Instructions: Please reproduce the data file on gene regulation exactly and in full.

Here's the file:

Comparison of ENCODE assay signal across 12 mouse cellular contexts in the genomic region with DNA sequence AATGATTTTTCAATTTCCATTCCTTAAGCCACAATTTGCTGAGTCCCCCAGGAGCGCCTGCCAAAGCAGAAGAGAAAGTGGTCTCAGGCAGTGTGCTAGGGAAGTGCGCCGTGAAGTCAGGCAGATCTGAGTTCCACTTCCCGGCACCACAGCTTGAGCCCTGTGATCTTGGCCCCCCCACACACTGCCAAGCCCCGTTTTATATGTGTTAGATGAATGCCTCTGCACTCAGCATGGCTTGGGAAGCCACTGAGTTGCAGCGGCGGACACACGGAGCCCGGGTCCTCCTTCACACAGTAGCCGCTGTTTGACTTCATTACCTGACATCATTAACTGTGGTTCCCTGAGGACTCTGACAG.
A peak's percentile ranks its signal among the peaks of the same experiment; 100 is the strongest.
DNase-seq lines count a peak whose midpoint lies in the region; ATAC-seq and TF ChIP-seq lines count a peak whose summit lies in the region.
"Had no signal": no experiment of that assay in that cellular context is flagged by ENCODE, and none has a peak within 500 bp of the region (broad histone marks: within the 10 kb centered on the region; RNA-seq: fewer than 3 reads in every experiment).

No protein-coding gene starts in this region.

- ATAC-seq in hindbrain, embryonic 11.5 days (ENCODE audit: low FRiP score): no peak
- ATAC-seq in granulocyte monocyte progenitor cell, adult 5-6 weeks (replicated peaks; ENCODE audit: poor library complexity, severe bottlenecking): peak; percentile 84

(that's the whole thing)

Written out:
Comparison of ENCODE assay signal across 12 mouse cellular contexts in the genomic region with DNA sequence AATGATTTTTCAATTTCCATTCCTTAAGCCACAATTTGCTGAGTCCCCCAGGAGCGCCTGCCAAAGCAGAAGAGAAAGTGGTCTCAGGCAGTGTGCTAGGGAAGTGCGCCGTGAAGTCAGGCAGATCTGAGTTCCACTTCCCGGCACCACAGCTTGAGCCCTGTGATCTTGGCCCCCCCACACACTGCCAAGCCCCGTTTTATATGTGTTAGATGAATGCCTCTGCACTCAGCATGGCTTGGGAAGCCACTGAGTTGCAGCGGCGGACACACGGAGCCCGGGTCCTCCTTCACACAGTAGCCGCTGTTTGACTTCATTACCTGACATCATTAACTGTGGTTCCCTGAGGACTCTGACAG.
A peak's percentile ranks its signal among the peaks of the same experiment; 100 is the strongest.
DNase-seq lines count a peak whose midpoint lies in the region; ATAC-seq and TF ChIP-seq lines count a peak whose summit lies in the region.
"Had no signal": no experiment of that assay in that cellular context is flagged by ENCODE, and none has a peak within 500 bp of the region (broad histone marks: within the 10 kb centered on the region; RNA-seq: fewer than 3 reads in every experiment).

No protein-coding gene starts in this region.

- ATAC-seq in hindbrain, embryonic 11.5 days (ENCODE audit: low FRiP score): no peak
- ATAC-seq in granulocyte monocyte progenitor cell, adult 5-6 weeks (replicated peaks; ENCODE audit: poor library complexity, severe bottlenecking): peak; percentile 84